Hepatocellular cancer (HCC) is the most common primary neoplasm of the liver, accounting for approximately half a million deaths annually worldwide.1 The rising incidence in the United States, as well as in other parts of the western world and Japan, is largely attributed to a significant increase in the prevalence of hepatitis C-related chronic liver disease.2 Choice of treatment for patients with HCC largely depends on the stage of the disease, presence or absence of chronic liver disease, and degree of hepatic dysfunction. Unfortunately, most patients with HCC are not candidates for curative treatments because of large and multicentric tumors, macrovascular invasion, or extrahepatic spread at the time of diagnosis. Conventional cytotoxic therapy has been disappointing and associated with significant toxicity.3, 4
Among the most prominent pathologic and radiologic features of HCC in addition to its multicentricity is its hypervascularity and early invasion of vascular structures. Vascular endothelial growth factor (VEGF) is the most potent and specific of angiogenic growth factors, and its expression is increased in surgical specimens of HCC compared with nontumoral liver tissue.5-8 The degree of VEGF expression has also been shown to increase according to disease stage and histologic tumor grade.9-11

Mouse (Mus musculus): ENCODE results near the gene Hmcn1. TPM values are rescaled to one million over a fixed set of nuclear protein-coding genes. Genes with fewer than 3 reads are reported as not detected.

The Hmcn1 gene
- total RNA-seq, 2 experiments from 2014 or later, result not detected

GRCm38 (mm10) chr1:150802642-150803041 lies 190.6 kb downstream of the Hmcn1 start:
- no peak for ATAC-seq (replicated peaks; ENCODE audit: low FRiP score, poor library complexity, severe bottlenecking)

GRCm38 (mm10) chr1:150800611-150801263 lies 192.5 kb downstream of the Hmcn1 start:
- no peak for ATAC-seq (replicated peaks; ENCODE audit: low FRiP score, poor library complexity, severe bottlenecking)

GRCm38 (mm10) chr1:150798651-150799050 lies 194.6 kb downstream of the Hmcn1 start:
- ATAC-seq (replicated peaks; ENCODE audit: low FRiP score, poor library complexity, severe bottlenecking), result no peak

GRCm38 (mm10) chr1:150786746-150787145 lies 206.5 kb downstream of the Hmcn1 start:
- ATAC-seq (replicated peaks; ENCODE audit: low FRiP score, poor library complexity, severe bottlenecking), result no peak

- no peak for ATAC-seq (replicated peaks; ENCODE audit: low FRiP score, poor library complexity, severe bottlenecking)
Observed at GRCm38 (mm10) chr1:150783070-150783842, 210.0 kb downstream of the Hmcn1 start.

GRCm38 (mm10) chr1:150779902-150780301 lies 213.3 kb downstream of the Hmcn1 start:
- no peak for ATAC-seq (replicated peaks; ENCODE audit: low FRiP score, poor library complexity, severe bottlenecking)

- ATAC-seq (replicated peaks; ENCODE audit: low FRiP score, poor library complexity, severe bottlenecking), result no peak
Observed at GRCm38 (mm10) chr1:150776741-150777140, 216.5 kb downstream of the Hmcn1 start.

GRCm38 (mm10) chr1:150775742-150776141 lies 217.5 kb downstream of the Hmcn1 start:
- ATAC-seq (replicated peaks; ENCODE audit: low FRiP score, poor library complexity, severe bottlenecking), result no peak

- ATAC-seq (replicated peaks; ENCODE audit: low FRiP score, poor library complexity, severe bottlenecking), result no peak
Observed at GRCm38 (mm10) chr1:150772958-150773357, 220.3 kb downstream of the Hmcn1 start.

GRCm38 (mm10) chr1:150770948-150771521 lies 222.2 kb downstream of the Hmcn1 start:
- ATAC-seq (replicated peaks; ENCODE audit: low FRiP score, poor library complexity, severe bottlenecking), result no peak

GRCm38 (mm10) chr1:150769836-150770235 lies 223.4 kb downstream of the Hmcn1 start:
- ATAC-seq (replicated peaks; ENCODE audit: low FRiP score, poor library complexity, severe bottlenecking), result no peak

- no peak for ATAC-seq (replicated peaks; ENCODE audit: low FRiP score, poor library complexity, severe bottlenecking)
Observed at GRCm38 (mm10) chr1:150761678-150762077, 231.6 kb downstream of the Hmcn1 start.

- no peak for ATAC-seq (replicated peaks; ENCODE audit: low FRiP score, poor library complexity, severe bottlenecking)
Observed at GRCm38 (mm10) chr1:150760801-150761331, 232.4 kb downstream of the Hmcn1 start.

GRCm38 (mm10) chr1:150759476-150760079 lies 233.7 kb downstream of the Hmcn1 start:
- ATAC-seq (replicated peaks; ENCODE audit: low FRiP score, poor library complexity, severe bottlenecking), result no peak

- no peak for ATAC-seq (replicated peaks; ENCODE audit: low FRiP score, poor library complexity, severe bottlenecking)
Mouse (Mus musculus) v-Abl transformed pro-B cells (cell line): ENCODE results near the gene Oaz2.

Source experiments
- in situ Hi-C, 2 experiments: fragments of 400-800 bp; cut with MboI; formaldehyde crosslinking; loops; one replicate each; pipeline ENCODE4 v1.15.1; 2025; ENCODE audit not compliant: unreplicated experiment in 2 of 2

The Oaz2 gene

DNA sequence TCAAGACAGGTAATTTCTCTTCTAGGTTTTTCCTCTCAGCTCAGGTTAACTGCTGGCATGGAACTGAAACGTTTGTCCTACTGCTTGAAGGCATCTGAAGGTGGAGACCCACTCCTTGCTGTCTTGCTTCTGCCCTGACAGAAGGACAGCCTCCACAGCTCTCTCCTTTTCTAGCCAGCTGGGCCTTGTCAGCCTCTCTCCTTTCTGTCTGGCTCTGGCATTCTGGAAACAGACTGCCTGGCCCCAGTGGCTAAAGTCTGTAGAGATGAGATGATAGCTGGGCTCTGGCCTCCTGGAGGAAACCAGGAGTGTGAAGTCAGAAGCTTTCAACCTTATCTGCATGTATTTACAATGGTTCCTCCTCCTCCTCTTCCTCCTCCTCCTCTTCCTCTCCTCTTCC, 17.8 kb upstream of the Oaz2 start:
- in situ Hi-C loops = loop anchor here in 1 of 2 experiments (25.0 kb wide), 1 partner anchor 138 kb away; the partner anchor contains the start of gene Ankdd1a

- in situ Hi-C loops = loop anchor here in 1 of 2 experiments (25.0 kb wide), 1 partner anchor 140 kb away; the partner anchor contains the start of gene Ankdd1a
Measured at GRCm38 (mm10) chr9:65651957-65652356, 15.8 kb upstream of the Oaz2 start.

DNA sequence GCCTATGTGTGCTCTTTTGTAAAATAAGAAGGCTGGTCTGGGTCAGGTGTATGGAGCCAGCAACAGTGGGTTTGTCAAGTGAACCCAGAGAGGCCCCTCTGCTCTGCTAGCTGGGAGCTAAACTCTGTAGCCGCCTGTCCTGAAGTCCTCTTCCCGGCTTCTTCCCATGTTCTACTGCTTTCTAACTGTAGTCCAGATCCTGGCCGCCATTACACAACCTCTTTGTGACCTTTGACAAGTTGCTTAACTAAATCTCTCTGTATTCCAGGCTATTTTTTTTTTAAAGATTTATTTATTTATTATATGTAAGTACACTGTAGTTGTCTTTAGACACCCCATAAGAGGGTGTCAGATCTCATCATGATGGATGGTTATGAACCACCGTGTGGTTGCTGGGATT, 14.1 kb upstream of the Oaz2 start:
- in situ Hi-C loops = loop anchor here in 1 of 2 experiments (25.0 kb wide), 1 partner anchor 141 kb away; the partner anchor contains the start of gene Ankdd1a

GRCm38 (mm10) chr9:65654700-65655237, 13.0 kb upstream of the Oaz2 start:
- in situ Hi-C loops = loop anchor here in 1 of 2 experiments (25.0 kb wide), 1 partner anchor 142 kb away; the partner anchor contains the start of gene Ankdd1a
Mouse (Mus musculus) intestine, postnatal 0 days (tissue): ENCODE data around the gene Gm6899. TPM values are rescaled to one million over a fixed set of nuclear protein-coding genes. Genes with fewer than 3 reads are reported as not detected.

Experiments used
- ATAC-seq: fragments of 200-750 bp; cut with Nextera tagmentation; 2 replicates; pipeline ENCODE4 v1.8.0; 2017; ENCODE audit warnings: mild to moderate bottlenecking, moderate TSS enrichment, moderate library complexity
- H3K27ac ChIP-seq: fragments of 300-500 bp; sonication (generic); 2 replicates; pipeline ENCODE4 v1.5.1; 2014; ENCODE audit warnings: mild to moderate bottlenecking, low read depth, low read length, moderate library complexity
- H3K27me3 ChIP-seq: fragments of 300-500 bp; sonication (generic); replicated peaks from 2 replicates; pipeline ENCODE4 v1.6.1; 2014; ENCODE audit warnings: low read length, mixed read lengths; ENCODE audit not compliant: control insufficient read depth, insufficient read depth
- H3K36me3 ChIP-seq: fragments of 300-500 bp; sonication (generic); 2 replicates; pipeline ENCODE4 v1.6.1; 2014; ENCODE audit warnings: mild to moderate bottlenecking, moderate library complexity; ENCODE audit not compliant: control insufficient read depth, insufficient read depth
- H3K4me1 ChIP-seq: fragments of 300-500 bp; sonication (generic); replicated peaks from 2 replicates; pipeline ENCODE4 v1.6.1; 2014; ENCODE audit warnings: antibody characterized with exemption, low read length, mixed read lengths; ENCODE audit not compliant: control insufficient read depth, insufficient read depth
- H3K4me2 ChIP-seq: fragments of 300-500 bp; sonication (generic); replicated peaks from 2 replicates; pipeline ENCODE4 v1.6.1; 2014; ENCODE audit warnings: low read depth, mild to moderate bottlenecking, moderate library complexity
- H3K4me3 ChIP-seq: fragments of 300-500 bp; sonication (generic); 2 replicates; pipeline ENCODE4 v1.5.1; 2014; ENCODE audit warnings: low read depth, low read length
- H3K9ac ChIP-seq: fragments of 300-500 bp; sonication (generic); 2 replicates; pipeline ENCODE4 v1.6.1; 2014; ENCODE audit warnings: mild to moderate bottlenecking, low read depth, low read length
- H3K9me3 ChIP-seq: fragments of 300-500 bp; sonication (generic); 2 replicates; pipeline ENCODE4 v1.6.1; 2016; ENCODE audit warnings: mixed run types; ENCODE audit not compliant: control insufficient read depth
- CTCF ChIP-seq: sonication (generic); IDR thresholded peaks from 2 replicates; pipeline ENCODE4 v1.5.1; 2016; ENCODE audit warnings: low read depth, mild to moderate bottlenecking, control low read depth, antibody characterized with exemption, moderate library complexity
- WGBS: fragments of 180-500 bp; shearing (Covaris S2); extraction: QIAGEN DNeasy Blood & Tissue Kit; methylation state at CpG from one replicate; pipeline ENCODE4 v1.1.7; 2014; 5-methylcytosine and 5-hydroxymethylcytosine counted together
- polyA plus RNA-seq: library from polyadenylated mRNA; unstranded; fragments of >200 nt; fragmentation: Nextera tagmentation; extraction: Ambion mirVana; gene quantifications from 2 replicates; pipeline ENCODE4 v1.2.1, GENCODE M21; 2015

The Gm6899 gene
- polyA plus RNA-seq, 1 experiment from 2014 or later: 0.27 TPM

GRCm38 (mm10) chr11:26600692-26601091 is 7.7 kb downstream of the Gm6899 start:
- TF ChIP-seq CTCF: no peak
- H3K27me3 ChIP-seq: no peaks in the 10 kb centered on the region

Epidermal growth factor receptor (EGFR) and its ligands EGF and TGF-alpha are important in cell proliferation, as well as motility, adhesion, invasion, survival, and angiogenesis.12 EGFR is actively expressed in human hepatoma cell lines, and EGF is a potent mitogen in these cells.13-15 There is also an increased coexpression of TGF-alpha and EGFR that occurs frequently in human HCC. In addition, evidence supports a role for hepatitis C virus (HCV) core proteins to directly activate the MAP kinase cascade downstream of EGFR and to prolong its activity in response to mitogenic stimuli in HCV-infected liver cells.16